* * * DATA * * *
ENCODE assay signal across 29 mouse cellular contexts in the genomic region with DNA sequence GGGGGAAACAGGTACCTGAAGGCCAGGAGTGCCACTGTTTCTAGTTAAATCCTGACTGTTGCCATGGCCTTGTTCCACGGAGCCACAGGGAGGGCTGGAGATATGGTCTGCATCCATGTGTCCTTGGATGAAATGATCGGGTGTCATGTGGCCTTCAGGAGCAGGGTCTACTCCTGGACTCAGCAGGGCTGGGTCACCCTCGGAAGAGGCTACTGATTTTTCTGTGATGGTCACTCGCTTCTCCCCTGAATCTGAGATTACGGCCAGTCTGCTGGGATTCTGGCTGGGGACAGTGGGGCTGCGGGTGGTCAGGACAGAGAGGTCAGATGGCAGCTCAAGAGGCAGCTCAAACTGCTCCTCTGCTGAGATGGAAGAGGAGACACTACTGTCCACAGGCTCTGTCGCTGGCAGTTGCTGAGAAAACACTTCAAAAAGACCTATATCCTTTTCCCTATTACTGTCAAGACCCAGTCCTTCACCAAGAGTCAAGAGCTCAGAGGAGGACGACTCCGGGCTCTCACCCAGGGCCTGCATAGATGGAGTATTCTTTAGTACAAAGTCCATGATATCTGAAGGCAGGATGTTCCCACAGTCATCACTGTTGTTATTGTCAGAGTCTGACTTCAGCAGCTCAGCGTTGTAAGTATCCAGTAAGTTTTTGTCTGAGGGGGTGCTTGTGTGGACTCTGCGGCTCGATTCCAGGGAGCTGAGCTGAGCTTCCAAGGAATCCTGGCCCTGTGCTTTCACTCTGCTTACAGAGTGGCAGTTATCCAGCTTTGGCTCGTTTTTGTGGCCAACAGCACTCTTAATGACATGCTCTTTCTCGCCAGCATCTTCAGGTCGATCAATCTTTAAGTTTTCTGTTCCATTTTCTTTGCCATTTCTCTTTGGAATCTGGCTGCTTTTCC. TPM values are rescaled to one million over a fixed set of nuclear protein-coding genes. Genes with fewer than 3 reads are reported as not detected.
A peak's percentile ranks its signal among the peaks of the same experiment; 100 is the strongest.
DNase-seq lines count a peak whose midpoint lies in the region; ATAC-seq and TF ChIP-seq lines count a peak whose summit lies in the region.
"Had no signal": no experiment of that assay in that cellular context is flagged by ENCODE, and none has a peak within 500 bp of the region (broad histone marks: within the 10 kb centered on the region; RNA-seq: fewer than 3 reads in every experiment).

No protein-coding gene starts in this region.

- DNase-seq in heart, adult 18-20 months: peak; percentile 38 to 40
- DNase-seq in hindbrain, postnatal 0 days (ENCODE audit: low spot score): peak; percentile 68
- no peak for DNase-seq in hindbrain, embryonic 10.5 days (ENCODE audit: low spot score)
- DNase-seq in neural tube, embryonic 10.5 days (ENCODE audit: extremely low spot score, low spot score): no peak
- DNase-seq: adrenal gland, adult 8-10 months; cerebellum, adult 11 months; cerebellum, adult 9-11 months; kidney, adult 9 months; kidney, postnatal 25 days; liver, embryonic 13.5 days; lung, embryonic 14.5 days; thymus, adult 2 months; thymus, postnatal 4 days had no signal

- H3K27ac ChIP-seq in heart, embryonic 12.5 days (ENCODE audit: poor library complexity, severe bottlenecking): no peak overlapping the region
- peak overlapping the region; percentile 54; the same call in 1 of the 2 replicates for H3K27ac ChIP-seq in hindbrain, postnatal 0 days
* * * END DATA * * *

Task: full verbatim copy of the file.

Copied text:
ENCODE assay signal across 29 mouse cellular contexts in the genomic region with DNA sequence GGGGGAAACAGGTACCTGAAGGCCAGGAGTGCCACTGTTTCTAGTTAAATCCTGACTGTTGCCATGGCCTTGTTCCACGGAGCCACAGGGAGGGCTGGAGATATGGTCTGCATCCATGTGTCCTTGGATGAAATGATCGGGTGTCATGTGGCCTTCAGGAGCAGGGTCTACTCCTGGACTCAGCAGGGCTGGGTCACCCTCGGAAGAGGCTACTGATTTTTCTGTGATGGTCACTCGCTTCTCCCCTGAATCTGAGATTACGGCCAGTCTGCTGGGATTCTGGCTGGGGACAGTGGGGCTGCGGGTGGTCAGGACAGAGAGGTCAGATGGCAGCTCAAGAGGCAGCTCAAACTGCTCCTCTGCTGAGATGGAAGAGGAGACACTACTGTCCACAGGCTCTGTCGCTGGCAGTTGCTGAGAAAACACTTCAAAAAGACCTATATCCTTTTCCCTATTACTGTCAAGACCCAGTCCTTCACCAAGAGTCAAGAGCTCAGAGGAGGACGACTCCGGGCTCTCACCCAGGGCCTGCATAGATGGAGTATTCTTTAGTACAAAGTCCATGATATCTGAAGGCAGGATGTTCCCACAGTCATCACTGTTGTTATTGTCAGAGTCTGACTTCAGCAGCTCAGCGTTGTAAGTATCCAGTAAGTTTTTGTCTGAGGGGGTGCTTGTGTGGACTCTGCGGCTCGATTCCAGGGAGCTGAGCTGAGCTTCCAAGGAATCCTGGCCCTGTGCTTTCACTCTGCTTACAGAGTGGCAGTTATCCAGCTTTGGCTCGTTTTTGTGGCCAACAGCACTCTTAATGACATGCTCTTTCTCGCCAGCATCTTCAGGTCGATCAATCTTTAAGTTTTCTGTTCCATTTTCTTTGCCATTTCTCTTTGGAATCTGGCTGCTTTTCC. TPM values are rescaled to one million over a fixed set of nuclear protein-coding genes. Genes with fewer than 3 reads are reported as not detected.
A peak's percentile ranks its signal among the peaks of the same experiment; 100 is the strongest.
DNase-seq lines count a peak whose midpoint lies in the region; ATAC-seq and TF ChIP-seq lines count a peak whose summit lies in the region.
"Had no signal": no experiment of that assay in that cellular context is flagged by ENCODE, and none has a peak within 500 bp of the region (broad histone marks: within the 10 kb centered on the region; RNA-seq: fewer than 3 reads in every experiment).

No protein-coding gene starts in this region.

- DNase-seq in heart, adult 18-20 months: peak; percentile 38 to 40
- DNase-seq in hindbrain, postnatal 0 days (ENCODE audit: low spot score): peak; percentile 68
- no peak for DNase-seq in hindbrain, embryonic 10.5 days (ENCODE audit: low spot score)
- DNase-seq in neural tube, embryonic 10.5 days (ENCODE audit: extremely low spot score, low spot score): no peak
- DNase-seq: adrenal gland, adult 8-10 months; cerebellum, adult 11 months; cerebellum, adult 9-11 months; kidney, adult 9 months; kidney, postnatal 25 days; liver, embryonic 13.5 days; lung, embryonic 14.5 days; thymus, adult 2 months; thymus, postnatal 4 days had no signal

- H3K27ac ChIP-seq in heart, embryonic 12.5 days (ENCODE audit: poor library complexity, severe bottlenecking): no peak overlapping the region
- peak overlapping the region; percentile 54; the same call in 1 of the 2 replicates for H3K27ac ChIP-seq in hindbrain, postnatal 0 days